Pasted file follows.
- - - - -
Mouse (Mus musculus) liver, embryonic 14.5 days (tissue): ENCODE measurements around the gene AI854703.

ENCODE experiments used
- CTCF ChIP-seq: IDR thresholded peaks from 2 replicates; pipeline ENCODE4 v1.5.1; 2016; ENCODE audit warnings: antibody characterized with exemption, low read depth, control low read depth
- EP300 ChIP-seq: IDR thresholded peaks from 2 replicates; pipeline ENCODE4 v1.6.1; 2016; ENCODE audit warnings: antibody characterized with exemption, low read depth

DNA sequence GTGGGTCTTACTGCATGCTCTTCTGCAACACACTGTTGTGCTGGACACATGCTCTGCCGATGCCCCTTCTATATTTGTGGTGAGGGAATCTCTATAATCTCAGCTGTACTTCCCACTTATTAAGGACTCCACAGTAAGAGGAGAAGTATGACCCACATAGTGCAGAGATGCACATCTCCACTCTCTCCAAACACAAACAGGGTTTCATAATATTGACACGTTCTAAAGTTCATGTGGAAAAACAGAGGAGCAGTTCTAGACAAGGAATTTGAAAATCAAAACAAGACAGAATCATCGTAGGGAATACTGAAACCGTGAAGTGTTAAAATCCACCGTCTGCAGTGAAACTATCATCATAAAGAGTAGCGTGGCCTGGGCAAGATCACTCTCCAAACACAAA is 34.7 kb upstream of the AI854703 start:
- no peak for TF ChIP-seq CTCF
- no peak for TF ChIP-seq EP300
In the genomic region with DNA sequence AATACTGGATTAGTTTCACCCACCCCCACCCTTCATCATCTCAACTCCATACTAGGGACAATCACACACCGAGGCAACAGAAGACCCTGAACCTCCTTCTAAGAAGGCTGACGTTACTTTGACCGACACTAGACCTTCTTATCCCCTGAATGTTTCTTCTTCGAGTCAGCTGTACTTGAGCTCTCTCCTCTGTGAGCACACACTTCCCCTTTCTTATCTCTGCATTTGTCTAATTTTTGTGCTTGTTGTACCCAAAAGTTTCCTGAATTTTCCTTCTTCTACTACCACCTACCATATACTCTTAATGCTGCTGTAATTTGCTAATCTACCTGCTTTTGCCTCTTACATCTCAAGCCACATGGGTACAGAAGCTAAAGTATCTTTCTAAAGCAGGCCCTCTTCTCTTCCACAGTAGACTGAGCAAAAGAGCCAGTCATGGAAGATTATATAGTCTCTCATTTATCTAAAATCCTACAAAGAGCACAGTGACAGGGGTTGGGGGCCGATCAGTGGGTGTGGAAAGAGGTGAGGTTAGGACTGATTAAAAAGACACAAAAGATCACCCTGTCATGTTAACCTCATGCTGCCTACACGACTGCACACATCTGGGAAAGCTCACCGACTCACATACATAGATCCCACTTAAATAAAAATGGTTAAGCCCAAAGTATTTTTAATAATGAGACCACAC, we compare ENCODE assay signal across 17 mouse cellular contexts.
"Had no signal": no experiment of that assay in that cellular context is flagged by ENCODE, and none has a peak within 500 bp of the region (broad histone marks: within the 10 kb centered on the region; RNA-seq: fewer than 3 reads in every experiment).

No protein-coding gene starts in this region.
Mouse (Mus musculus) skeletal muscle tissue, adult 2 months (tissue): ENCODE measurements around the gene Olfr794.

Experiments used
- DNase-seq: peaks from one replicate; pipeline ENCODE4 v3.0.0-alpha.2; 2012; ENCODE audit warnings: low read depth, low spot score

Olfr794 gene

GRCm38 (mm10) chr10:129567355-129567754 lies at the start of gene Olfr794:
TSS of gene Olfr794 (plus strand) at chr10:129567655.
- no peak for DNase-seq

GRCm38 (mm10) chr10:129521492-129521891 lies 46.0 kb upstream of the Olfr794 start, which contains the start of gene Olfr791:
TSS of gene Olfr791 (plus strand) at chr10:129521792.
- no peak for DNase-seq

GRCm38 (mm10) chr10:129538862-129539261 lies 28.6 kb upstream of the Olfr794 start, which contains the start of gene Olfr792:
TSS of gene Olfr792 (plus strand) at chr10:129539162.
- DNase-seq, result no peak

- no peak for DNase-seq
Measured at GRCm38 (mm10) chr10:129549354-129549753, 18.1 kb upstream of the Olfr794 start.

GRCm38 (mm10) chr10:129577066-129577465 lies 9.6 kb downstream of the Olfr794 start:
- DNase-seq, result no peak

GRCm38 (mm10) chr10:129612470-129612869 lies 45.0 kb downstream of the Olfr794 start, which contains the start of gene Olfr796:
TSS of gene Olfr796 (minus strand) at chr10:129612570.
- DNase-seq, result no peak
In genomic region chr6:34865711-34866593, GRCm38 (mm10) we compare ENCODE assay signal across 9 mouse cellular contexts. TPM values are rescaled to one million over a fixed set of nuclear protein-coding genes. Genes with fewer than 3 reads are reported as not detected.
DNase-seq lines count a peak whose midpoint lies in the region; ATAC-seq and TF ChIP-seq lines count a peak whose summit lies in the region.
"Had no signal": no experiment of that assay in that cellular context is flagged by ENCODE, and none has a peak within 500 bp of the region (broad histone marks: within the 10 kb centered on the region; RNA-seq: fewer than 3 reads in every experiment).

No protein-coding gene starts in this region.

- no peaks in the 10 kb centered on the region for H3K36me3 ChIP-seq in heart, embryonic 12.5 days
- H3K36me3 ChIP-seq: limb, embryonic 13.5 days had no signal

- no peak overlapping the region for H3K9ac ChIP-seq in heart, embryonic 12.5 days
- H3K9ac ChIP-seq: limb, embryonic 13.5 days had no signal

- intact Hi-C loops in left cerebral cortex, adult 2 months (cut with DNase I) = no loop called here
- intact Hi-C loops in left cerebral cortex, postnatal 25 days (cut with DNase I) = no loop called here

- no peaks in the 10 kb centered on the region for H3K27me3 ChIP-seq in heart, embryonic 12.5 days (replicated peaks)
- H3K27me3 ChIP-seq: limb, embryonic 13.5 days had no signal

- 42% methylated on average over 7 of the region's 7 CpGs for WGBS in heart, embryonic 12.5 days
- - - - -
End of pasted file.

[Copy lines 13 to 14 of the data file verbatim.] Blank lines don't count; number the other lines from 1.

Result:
- DNase-seq: peaks from one replicate; pipeline ENCODE4 v3.0.0-alpha.2; 2012; ENCODE audit warnings: low read depth, low spot score

Olfr794 gene